The Pinnacle Point Caves have revealed the earliest evidence for modern human behaviour – including the earliest use of ochre for colouring and symboling – and they’re now accessible to groups of up to twelve people.
“We know from mitochondrial DNA research that all humans alive today stem from a core population that lived between 150 and 200 thousand years ago,” said Peter Nilssen, who, together with Jonathan Kaplan, discovered the archaeological remains at Pinnacle Point (now the Pinnacle Point Beach & Golf Resort) in the late 90s.
“International research into the contents of the caves – which is led by Professor Curtis Marean of the School of Human Origins at Arizona State University – now shows that many of them probably lived in the Mossel Bay area.”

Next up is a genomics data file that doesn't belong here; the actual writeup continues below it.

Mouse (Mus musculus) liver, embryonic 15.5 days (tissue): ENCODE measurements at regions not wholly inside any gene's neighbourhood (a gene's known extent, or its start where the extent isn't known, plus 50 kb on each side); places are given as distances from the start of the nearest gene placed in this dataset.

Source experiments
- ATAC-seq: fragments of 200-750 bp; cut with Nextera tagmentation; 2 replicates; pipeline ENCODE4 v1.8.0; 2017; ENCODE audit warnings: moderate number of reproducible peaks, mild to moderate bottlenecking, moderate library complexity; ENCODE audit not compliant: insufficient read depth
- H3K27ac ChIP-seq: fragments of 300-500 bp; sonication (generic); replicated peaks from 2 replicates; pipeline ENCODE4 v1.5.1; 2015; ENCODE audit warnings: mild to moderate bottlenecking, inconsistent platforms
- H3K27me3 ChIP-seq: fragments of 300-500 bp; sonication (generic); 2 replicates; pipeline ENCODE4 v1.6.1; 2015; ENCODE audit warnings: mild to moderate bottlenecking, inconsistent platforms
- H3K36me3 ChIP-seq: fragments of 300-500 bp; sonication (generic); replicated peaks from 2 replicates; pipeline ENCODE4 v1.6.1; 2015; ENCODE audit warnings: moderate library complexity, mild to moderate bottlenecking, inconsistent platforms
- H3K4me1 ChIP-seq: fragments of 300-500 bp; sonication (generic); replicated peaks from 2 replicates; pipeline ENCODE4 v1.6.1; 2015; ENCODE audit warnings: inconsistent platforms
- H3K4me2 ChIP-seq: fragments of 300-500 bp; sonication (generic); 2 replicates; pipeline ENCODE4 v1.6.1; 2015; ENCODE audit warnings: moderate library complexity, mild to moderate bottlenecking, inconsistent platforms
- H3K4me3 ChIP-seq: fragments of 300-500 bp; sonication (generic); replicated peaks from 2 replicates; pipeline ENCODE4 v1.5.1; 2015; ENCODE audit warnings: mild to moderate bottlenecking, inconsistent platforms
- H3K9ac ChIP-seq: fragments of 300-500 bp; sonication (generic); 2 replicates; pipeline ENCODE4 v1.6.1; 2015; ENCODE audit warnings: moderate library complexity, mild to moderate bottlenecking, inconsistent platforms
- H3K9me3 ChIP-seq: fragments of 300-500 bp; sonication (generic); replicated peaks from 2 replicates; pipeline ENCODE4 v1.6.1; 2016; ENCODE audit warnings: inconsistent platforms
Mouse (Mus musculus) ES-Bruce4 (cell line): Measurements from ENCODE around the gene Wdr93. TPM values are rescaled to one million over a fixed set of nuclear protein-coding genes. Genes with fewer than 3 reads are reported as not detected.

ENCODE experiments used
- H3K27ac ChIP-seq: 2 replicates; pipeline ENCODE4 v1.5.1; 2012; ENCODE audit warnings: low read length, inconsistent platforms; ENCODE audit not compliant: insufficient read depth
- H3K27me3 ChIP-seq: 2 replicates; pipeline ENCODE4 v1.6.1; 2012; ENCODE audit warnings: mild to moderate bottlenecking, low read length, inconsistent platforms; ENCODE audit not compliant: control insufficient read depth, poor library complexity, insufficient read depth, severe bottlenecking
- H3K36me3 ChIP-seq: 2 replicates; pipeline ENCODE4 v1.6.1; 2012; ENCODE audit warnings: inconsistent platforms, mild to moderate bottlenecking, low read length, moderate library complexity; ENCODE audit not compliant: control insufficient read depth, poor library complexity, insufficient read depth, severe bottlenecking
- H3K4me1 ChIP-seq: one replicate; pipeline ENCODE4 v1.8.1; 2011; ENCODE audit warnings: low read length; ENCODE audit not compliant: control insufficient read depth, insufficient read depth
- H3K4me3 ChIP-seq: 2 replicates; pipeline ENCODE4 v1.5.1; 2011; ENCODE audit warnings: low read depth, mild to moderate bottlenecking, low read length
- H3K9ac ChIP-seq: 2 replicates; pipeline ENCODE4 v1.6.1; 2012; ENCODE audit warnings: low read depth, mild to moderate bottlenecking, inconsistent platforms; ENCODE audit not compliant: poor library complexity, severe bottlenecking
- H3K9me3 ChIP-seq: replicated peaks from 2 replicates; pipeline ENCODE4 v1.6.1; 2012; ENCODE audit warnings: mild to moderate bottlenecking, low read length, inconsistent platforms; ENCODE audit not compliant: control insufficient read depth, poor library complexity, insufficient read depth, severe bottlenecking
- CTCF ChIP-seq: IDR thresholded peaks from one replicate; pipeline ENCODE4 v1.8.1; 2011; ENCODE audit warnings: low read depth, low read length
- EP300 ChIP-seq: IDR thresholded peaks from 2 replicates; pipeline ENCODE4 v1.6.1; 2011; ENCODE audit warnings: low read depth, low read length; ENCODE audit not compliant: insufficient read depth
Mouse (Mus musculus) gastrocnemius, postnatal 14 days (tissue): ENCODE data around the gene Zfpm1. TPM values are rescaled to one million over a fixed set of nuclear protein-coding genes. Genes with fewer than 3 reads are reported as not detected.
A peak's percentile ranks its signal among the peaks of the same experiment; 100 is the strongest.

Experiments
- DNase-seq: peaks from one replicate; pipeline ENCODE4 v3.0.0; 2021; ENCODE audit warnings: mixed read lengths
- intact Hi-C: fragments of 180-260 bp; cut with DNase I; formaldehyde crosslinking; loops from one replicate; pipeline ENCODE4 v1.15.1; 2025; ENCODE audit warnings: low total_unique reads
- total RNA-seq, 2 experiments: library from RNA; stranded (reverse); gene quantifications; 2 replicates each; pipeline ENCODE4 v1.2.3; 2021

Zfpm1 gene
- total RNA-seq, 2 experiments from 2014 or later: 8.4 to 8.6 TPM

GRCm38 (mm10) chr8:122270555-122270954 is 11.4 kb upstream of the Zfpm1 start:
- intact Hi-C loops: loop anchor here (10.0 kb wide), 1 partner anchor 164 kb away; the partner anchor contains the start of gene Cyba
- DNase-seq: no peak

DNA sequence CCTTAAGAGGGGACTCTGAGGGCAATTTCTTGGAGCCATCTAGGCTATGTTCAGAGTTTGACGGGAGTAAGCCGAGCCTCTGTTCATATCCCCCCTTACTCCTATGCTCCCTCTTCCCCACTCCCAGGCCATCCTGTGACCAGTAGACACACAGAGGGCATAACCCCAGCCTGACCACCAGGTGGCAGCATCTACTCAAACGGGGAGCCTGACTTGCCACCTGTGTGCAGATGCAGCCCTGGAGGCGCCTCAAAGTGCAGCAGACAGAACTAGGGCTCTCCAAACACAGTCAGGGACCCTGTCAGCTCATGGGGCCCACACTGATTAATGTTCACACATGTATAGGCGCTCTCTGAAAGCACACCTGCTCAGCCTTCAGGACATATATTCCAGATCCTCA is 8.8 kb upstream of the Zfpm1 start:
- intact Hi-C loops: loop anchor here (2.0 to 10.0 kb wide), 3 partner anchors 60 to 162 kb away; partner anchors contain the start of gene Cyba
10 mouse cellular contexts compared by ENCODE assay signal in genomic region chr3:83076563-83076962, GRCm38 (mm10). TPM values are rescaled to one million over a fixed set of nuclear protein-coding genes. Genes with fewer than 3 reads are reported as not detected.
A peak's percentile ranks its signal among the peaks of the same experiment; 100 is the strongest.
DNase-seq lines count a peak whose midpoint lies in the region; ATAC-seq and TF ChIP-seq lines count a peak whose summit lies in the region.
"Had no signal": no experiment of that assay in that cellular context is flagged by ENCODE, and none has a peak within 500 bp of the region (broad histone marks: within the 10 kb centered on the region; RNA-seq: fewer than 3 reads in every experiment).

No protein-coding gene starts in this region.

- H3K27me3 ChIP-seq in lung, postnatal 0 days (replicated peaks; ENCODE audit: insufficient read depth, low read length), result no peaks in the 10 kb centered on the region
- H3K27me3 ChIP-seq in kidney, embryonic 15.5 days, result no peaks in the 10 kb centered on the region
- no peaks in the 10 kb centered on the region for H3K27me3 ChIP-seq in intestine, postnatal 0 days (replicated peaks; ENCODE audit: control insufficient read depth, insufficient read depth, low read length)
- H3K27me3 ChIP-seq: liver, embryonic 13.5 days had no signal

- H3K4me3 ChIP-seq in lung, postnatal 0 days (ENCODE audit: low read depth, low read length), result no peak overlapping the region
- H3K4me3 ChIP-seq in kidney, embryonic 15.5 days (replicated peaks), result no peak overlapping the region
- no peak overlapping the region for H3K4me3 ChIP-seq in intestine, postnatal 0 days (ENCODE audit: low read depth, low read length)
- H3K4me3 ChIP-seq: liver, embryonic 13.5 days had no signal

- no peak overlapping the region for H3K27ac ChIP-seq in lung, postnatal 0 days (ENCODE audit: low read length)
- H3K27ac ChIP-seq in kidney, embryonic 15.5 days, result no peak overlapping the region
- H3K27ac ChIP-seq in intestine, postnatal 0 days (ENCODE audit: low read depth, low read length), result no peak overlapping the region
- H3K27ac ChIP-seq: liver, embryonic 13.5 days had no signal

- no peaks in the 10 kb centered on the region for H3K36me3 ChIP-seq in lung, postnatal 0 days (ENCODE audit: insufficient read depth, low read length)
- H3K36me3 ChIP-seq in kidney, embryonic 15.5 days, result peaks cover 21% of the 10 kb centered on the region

Modern human behaviour began when we began systematically harvesting the seashore, inserting bladelets into other strata to create complex tools, using heat to improve the quality of our stone tools – and using ochre for cultural purposes.
The archaeology of the Pinnacle Point Caves has drawn international interest – and the demand for tours of the caves has been enormous. This has prompted a group of interested parties – including Heritage Western Cape, the South African Heritage Resources Agency, the scientist of the SACP4 Project (under Prof. Marean), the Pinnacle Point Homeowners Association – to collaborate to make them accessible to the public.
Mossel Bay’s Oystercatcher Trail arranges the 4-hour, scheduled departure excursions. Tours are limited to 12 guests, are lead by qualified guides, and include Dr. Nilssen’s lecture on the significance of the finds. 20% of the proceeds from the tours go towards conserving the priceless archaeology of the site.
More information: www.humanorigin.co.za.